A Clean Break: The Neocons' Next War
by Vermonter, Fri Aug 11, 2006 at 10:43:24 AM EDT
[Crossposted at What's the Point?]
(By the way, I just want to mention that I'm aware that this has been written about before, especially on Daily Kos. But, I don't recall seeing it here at MyDD, and if so, I think it was kind of buried with all the Lamont excitement).
I've been feeling particularly humorless of late.
What with all the disgusting political machinations by the GOP, trying to subvert the Lamont victory by tying it to the absurd argument that "some" (read: a majority of Americans) don't get that America is under threat of terrorism, while senior Bush administration officials were fully aware of the pending public disclosure of the British terror plot.
And the "kill them all" rhetoric is really getting to me, too.
I've been meaning to write about the neo-con "Clean Break" strategy, but hadn't gotten riled up enough to do so. But, with all this shameless bluster, and Randi Rhodes pointing out yesterday that Sidney Blumenthal is making some noise about it now, I want to help in my small way to at least get the term "clean break" listed a bit more in the news aggregators.
Maybe many of you are already familiar with it, but if not, you should be...
Cuz, well, it's essentially the official roadmap of the "kill them all" strategy...
Blumenthal writes (my emphasis)...
In order to try to understand the neoconservative road map, senior national security professionals have begun circulating among themselves a 1996 neocon manifesto against the Middle East peace process. Titled "A Clean Break: A New Strategy for Securing the Realm," its half-dozen authors included neoconservatives highly influential with the Bush administration -- Richard Perle, first-term chairman of the Defense Policy Board; Douglas Feith, former undersecretary of defense; and David Wurmser, Cheney's chief Middle East aide.
"A Clean Break" was written at the request of incoming Likud Party Prime Minister Benjamin Netanyahu and intended to provide "a new set of ideas" for jettisoning the policies of assassinated Israeli Prime Minister Yitzhak Rabin. Instead of trading "land for peace," the neocons advocated tossing aside the Oslo agreements that established negotiations and demanding unconditional Palestinian acceptance of Likud's terms, "peace for peace." Rather than negotiations with Syria, they proposed "weakening, containing, and even rolling back Syria." They also advanced a wild scenario to "redefine Iraq." Then King Hussein of Jordan would somehow become its ruler; and somehow this Sunni monarch would gain "control" of the Iraqi Shiites, and through them "wean the south Lebanese Shia away from Hezbollah, Iran, and Syria."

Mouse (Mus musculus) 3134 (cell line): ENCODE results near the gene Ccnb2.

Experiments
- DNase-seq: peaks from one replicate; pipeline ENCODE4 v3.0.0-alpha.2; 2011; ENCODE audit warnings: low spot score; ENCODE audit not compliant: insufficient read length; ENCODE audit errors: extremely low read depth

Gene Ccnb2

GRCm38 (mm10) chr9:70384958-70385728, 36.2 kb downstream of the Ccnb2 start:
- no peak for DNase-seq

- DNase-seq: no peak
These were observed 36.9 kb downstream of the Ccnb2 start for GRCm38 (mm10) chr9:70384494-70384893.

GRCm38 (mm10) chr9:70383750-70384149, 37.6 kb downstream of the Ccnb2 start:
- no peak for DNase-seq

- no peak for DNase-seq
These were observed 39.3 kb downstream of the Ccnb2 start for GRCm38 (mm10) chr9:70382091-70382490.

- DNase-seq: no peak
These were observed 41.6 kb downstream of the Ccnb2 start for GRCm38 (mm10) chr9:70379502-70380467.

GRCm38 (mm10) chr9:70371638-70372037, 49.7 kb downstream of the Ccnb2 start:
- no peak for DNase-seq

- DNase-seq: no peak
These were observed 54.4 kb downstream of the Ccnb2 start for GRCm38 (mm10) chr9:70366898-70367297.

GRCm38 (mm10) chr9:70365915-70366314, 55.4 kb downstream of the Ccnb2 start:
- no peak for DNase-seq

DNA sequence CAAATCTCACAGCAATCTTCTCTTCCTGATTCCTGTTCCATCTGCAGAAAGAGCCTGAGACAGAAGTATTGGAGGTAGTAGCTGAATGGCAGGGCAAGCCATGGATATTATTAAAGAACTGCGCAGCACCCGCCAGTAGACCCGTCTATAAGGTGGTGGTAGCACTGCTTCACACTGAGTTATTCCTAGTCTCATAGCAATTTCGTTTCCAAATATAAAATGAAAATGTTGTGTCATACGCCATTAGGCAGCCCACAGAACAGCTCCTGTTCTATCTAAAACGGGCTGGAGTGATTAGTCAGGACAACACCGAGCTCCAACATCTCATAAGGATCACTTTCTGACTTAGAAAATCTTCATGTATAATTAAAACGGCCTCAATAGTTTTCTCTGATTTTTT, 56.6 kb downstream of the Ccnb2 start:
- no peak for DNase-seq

Netanyahu, at first, attempted to follow the "clean break" strategy, but under persistent pressure from the Clinton administration he felt compelled to enter into U.S.-led negotiations with the Palestinians. In the 1998 Wye River accords, concluded through the personal involvement of President Clinton and a dying King Hussein, the Palestinians agreed to acknowledge the legitimacy of Israel and Netanyahu agreed to withdraw from a portion of the occupied West Bank. Further negotiations, conducted by his successor Ehud Barak, that nearly settled the conflict ended in dramatic failure, but potentially set the stage for new ones.
At his first National Security Council meeting, President George W. Bush stunned his first secretary of state, Colin Powell, by rejecting any effort to revive the Israeli-Palestinian peace process. When Powell warned that "the consequences of that could be dire, especially for the Palestinians," Bush snapped, "Sometimes a show for force by one side can really clarify things." He was making a "clean break" not only with his immediate predecessor but also with the policies of his father...
...Having failed in the Middle East, the administration is attempting to salvage its credibility by equating Israel's predicament with the U.S. quagmire in Iraq. Neoconservatives, for their part, see the latest risk to Israel's national security as a chance to scuttle U.S. negotiations with Iran, perhaps the last opportunity to realize the fantasies of "A Clean Break."
By using NSA intelligence to set an invisible tripwire, the Bush administration is laying the condition for regional conflagration with untold consequences -- from Pakistan to Afghanistan, from Iraq to Israel. Secretly devising a scheme that might thrust Israel into a ring of fire cannot be construed as a blunder. It is a deliberate, calculated and methodical plot.
Oy vey zmir.